Results: Both providers and community members were familiar with malaria tests and identified malaria tests as an important step to distinguish malaria from other illnesses with similar symptoms and as a means of delivering appropriate treatment. However, the logic of test-directed treatment was undermined by cost of test and a lack of testing facilities but above all concerns over the reliability of negative test results, with community members and providers observing inconsistencies between results and symptoms, and providers attributing inaccurate results to incompetencies of technicians. Recognition of malaria symptoms was deemed most important in determining the use of antimalarial drugs rather than the result of a malaria test.

Conclusion: The results highlight important areas of intervention to promote appropriate malaria treatment. If tests are to play a role in patient management, demand and supply side interventions are needed to change people’s attitude towards malaria test results.

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A systematic review of strategies to scale up delivery of insecticide-treated nets for malaria control

B Willey, L Smith Paintain, L Mangham, J Armstrong-Schellenberg

Bulletin of the World Health Organization 2012, 90:672-684E | DOI: 10.2471/BLT.11.094771


Objective: To synthesize findings from recent studies of strategies to deliver insecticide-treated nets (ITNs) at scale in malaria-endemic areas.

Methods: Databases were searched for studies published between January 2000 and December 2010 in which: subjects resided in areas with endemicity for Plasmodium falciparum and Plasmodium vivax malaria; ITN delivery at scale was evaluated; ITN ownership among households, receipt by pregnant women and/or use among children aged < 5 years was evaluated; and the study design was an individual or cluster-randomized controlled design, nonrandomized, quasi-experimental, before-and-after, interrupted time series or cross-sectional without temporal or geographical controls. Papers describing qualitative studies, case studies, process evaluations and cost-effectiveness studies linked to an eligible paper were also included. Study quality was assessed using the Cochrane risk of bias checklist and GRADE criteria. Important influences on scaling up were identified and assessed across delivery strategies.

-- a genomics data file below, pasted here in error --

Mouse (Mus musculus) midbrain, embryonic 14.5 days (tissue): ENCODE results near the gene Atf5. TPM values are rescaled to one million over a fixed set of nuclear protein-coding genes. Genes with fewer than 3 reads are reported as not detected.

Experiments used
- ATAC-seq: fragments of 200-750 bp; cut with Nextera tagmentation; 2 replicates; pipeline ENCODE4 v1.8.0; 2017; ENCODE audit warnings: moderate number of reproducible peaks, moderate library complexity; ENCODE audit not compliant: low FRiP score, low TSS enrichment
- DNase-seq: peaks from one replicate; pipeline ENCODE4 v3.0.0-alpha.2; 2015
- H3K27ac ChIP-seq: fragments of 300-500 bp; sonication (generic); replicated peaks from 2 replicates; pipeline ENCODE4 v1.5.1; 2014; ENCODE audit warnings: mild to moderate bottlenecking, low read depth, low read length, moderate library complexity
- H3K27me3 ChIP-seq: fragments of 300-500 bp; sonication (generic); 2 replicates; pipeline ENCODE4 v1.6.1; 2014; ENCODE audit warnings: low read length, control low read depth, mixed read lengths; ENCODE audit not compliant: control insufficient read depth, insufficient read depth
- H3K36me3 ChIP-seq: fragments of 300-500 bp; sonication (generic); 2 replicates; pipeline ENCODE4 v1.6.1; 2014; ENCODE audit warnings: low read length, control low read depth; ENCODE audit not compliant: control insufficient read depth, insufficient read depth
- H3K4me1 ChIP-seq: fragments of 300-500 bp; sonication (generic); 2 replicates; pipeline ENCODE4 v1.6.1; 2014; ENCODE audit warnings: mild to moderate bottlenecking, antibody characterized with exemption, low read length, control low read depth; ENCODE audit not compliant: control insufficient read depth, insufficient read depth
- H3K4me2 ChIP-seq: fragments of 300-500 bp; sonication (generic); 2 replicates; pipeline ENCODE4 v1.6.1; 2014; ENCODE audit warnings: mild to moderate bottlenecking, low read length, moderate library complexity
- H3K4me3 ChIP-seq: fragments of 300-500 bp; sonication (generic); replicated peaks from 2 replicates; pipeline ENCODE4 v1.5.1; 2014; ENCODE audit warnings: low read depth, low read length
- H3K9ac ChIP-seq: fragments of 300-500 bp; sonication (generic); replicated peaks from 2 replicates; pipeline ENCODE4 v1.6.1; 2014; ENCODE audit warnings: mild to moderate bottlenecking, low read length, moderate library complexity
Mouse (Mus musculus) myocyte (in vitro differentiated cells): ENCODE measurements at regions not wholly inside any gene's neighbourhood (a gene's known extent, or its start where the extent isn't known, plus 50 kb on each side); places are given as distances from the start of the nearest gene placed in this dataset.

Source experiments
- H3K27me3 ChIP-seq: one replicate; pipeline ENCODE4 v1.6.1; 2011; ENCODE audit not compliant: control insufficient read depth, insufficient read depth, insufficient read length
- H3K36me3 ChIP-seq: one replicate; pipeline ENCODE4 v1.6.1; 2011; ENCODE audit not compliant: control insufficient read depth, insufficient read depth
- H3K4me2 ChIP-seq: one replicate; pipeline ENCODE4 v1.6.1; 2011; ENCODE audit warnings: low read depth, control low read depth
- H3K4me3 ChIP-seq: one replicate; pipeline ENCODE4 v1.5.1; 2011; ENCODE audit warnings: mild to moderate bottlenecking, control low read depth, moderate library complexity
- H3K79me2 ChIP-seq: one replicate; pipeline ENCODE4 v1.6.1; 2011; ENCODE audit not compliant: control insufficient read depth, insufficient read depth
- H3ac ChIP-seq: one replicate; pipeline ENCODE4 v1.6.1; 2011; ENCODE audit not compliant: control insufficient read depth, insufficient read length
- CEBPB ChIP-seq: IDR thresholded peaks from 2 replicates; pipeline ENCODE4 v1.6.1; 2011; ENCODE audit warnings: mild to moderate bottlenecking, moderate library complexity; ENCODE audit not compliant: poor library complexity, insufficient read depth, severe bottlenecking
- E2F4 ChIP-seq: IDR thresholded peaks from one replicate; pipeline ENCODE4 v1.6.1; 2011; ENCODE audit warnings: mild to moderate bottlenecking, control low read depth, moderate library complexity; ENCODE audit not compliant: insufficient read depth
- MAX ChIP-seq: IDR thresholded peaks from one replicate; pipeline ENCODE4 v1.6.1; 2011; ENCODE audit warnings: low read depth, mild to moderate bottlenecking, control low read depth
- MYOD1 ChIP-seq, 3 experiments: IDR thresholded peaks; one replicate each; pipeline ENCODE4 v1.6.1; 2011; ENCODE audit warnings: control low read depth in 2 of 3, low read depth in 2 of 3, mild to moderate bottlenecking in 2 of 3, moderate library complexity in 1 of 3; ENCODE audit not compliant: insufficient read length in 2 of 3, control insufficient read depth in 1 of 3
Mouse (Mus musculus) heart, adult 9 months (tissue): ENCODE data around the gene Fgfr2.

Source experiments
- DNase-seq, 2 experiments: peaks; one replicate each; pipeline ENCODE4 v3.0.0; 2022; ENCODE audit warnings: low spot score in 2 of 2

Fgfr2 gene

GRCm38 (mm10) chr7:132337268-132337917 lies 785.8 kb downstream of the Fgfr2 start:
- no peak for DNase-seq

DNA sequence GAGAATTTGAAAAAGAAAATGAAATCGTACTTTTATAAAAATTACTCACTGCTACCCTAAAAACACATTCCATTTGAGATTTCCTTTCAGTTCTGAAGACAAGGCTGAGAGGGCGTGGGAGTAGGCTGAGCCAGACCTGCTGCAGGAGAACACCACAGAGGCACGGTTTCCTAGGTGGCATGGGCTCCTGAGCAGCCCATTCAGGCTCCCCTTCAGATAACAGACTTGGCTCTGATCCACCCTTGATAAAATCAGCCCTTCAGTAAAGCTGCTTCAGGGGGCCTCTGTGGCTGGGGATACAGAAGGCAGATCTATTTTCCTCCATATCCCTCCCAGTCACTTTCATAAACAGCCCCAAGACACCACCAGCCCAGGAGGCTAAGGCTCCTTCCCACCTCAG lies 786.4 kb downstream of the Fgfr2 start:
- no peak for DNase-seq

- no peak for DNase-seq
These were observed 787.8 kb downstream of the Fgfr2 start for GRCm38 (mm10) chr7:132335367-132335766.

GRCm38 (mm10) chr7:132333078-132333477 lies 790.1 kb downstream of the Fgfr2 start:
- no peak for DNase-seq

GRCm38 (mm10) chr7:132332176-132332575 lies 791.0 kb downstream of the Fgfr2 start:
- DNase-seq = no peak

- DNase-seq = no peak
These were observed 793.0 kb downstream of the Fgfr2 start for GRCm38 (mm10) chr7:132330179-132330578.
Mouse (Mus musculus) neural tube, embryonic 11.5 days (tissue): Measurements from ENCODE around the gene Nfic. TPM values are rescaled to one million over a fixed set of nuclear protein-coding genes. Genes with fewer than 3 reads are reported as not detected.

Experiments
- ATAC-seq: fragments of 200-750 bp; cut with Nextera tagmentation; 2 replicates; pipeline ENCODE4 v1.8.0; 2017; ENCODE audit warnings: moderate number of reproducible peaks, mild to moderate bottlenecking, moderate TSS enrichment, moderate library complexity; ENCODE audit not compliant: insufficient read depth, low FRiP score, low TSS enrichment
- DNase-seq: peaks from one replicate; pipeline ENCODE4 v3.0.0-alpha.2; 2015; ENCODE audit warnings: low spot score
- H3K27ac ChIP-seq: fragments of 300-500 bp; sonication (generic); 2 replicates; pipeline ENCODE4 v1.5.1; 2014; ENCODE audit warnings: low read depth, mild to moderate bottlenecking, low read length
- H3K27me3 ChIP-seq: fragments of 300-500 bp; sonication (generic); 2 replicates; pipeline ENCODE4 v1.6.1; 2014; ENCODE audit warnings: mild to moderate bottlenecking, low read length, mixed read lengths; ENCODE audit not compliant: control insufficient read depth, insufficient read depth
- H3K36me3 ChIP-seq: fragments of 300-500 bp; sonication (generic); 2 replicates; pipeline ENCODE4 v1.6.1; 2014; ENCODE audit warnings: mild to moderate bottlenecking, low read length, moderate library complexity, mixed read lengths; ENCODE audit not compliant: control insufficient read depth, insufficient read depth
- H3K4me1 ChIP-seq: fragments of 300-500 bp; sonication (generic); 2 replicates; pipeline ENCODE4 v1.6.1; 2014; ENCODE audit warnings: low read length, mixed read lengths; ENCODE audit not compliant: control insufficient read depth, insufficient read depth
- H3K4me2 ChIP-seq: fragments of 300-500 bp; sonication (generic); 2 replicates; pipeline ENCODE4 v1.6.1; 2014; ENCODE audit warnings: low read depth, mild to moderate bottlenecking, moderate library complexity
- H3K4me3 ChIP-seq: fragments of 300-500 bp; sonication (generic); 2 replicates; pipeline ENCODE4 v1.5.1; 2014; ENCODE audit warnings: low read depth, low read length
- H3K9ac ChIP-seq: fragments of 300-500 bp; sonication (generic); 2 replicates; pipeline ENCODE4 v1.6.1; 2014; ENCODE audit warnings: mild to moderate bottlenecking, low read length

Findings: A total of 32 papers describing 20 African studies were reviewed. Many delivery strategies involved health sectors and retail outlets (partial subsidy), antenatal care clinics (full subsidy) and campaigns (full subsidy). Strategies achieving high ownership among households and use among children < 5 delivered ITNs free through campaigns. Costs were largely comparable across strategies; ITNs were the main cost. Cost-effectiveness estimates were most sensitive to the assumed net lifespan and leakage. Common barriers to delivery included cost, stock-outs and poor logistics. Common facilitators were staff training and supervision, cooperation across departments or ministries and stakeholder involvement.

Conclusion: There is a broad taxonomy of strategies for delivering ITNs at scale.

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A cost-effectiveness analysis of provider and community interventions to improve the treatment of uncomplicated malaria in Nigeria: study protocol for a randomized controlled trial

V Wiseman, O Ezeoke, E Nwala, LJ Mangham, B Cundill, J Enemuo, E Uchegbu, B Uzochukwu, O Onwujekwe

Trials 2012, 13:81 | DOI: 10.1186/1745-6215-13-81